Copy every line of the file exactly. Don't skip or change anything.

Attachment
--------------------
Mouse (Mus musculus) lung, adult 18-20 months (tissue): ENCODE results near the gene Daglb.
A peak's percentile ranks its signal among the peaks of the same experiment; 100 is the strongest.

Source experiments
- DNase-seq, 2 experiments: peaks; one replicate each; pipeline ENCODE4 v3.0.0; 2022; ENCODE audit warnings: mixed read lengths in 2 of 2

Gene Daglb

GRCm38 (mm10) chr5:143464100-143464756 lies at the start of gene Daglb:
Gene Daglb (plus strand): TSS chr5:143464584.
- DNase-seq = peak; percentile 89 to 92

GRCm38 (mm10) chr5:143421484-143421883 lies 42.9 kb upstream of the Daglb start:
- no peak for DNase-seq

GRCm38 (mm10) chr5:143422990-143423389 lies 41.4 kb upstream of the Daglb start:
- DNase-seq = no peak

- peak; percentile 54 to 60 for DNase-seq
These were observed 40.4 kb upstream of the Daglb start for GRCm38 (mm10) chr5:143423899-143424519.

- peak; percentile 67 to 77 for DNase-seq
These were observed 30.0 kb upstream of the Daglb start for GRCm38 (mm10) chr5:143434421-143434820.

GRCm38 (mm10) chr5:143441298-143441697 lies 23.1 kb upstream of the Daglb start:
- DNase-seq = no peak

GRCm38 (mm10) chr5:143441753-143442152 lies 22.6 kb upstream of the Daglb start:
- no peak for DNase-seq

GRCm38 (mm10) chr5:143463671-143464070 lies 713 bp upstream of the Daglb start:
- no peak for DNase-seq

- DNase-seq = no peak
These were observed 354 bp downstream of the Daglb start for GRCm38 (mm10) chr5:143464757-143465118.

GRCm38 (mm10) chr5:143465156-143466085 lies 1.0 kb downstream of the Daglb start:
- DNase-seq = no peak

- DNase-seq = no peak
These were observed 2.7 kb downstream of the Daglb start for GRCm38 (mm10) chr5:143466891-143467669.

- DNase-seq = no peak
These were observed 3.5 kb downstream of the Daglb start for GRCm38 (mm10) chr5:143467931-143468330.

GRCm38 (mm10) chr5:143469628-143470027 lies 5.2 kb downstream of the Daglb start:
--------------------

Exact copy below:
Mouse (Mus musculus) lung, adult 18-20 months (tissue): ENCODE results near the gene Daglb.
A peak's percentile ranks its signal among the peaks of the same experiment; 100 is the strongest.

Source experiments
- DNase-seq, 2 experiments: peaks; one replicate each; pipeline ENCODE4 v3.0.0; 2022; ENCODE audit warnings: mixed read lengths in 2 of 2

Gene Daglb

GRCm38 (mm10) chr5:143464100-143464756 lies at the start of gene Daglb:
Gene Daglb (plus strand): TSS chr5:143464584.
- DNase-seq = peak; percentile 89 to 92

GRCm38 (mm10) chr5:143421484-143421883 lies 42.9 kb upstream of the Daglb start:
- no peak for DNase-seq

GRCm38 (mm10) chr5:143422990-143423389 lies 41.4 kb upstream of the Daglb start:
- DNase-seq = no peak

- peak; percentile 54 to 60 for DNase-seq
These were observed 40.4 kb upstream of the Daglb start for GRCm38 (mm10) chr5:143423899-143424519.

- peak; percentile 67 to 77 for DNase-seq
These were observed 30.0 kb upstream of the Daglb start for GRCm38 (mm10) chr5:143434421-143434820.

GRCm38 (mm10) chr5:143441298-143441697 lies 23.1 kb upstream of the Daglb start:
- DNase-seq = no peak

GRCm38 (mm10) chr5:143441753-143442152 lies 22.6 kb upstream of the Daglb start:
- no peak for DNase-seq

GRCm38 (mm10) chr5:143463671-143464070 lies 713 bp upstream of the Daglb start:
- no peak for DNase-seq

- DNase-seq = no peak
These were observed 354 bp downstream of the Daglb start for GRCm38 (mm10) chr5:143464757-143465118.

GRCm38 (mm10) chr5:143465156-143466085 lies 1.0 kb downstream of the Daglb start:
- DNase-seq = no peak

- DNase-seq = no peak
These were observed 2.7 kb downstream of the Daglb start for GRCm38 (mm10) chr5:143466891-143467669.

- DNase-seq = no peak
These were observed 3.5 kb downstream of the Daglb start for GRCm38 (mm10) chr5:143467931-143468330.

GRCm38 (mm10) chr5:143469628-143470027 lies 5.2 kb downstream of the Daglb start: